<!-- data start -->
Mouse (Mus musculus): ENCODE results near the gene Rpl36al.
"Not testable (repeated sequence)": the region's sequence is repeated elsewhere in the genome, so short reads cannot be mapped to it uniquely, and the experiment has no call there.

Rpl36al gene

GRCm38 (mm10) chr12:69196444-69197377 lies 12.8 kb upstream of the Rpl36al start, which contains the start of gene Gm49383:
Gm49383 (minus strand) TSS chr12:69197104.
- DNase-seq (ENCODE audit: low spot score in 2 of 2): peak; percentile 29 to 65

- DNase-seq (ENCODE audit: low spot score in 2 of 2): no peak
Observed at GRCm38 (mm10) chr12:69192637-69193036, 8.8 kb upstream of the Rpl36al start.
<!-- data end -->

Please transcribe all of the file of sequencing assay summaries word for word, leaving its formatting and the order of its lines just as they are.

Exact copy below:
Mouse (Mus musculus): ENCODE results near the gene Rpl36al.
"Not testable (repeated sequence)": the region's sequence is repeated elsewhere in the genome, so short reads cannot be mapped to it uniquely, and the experiment has no call there.

Rpl36al gene

GRCm38 (mm10) chr12:69196444-69197377 lies 12.8 kb upstream of the Rpl36al start, which contains the start of gene Gm49383:
Gm49383 (minus strand) TSS chr12:69197104.
- DNase-seq (ENCODE audit: low spot score in 2 of 2): peak; percentile 29 to 65

- DNase-seq (ENCODE audit: low spot score in 2 of 2): no peak
Observed at GRCm38 (mm10) chr12:69192637-69193036, 8.8 kb upstream of the Rpl36al start.